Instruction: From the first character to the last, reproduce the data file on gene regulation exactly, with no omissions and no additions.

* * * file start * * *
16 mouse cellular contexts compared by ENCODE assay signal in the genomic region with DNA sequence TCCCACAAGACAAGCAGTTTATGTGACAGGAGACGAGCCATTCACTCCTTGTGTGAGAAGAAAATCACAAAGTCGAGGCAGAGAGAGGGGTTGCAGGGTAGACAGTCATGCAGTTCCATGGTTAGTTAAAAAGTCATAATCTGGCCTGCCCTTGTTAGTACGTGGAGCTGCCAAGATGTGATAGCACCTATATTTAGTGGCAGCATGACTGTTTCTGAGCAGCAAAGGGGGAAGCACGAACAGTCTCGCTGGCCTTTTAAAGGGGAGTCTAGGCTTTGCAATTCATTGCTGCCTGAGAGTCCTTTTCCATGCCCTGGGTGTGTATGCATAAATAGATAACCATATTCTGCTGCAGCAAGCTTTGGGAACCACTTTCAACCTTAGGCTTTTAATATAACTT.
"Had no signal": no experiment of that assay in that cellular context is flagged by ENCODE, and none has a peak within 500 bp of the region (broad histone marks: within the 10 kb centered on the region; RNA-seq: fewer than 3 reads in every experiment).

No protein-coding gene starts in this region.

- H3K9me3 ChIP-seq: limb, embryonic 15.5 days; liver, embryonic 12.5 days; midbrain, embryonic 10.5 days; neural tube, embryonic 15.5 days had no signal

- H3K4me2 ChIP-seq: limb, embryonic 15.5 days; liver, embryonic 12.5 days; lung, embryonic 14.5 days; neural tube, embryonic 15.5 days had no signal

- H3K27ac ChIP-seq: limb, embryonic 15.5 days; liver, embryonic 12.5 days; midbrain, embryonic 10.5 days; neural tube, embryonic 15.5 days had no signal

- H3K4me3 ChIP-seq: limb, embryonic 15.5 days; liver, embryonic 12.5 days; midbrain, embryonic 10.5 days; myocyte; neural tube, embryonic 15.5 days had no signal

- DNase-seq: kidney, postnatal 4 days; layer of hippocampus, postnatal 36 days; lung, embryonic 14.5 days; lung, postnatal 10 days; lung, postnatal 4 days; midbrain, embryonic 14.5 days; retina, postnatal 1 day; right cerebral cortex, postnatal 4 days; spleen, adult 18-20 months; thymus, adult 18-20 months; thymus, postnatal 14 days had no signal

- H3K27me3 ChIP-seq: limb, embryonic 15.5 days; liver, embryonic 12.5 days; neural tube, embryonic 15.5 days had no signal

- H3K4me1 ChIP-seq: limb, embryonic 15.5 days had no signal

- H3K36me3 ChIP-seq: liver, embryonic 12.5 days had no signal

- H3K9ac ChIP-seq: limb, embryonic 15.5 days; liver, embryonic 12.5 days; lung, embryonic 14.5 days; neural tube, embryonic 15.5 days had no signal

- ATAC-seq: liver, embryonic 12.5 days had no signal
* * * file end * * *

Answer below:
16 mouse cellular contexts compared by ENCODE assay signal in the genomic region with DNA sequence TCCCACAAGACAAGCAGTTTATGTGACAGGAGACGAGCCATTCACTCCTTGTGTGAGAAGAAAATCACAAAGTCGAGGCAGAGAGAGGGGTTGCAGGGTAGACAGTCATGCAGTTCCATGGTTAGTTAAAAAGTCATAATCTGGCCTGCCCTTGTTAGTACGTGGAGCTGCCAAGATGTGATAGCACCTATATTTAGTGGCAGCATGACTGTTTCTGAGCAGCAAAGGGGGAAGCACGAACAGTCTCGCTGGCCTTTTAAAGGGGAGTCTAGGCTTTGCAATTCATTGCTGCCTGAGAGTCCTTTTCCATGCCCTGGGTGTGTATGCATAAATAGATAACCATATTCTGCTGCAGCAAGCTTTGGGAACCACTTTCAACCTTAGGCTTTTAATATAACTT.
"Had no signal": no experiment of that assay in that cellular context is flagged by ENCODE, and none has a peak within 500 bp of the region (broad histone marks: within the 10 kb centered on the region; RNA-seq: fewer than 3 reads in every experiment).

No protein-coding gene starts in this region.

- H3K9me3 ChIP-seq: limb, embryonic 15.5 days; liver, embryonic 12.5 days; midbrain, embryonic 10.5 days; neural tube, embryonic 15.5 days had no signal

- H3K4me2 ChIP-seq: limb, embryonic 15.5 days; liver, embryonic 12.5 days; lung, embryonic 14.5 days; neural tube, embryonic 15.5 days had no signal

- H3K27ac ChIP-seq: limb, embryonic 15.5 days; liver, embryonic 12.5 days; midbrain, embryonic 10.5 days; neural tube, embryonic 15.5 days had no signal

- H3K4me3 ChIP-seq: limb, embryonic 15.5 days; liver, embryonic 12.5 days; midbrain, embryonic 10.5 days; myocyte; neural tube, embryonic 15.5 days had no signal

- DNase-seq: kidney, postnatal 4 days; layer of hippocampus, postnatal 36 days; lung, embryonic 14.5 days; lung, postnatal 10 days; lung, postnatal 4 days; midbrain, embryonic 14.5 days; retina, postnatal 1 day; right cerebral cortex, postnatal 4 days; spleen, adult 18-20 months; thymus, adult 18-20 months; thymus, postnatal 14 days had no signal

- H3K27me3 ChIP-seq: limb, embryonic 15.5 days; liver, embryonic 12.5 days; neural tube, embryonic 15.5 days had no signal

- H3K4me1 ChIP-seq: limb, embryonic 15.5 days had no signal

- H3K36me3 ChIP-seq: liver, embryonic 12.5 days had no signal

- H3K9ac ChIP-seq: limb, embryonic 15.5 days; liver, embryonic 12.5 days; lung, embryonic 14.5 days; neural tube, embryonic 15.5 days had no signal

- ATAC-seq: liver, embryonic 12.5 days had no signal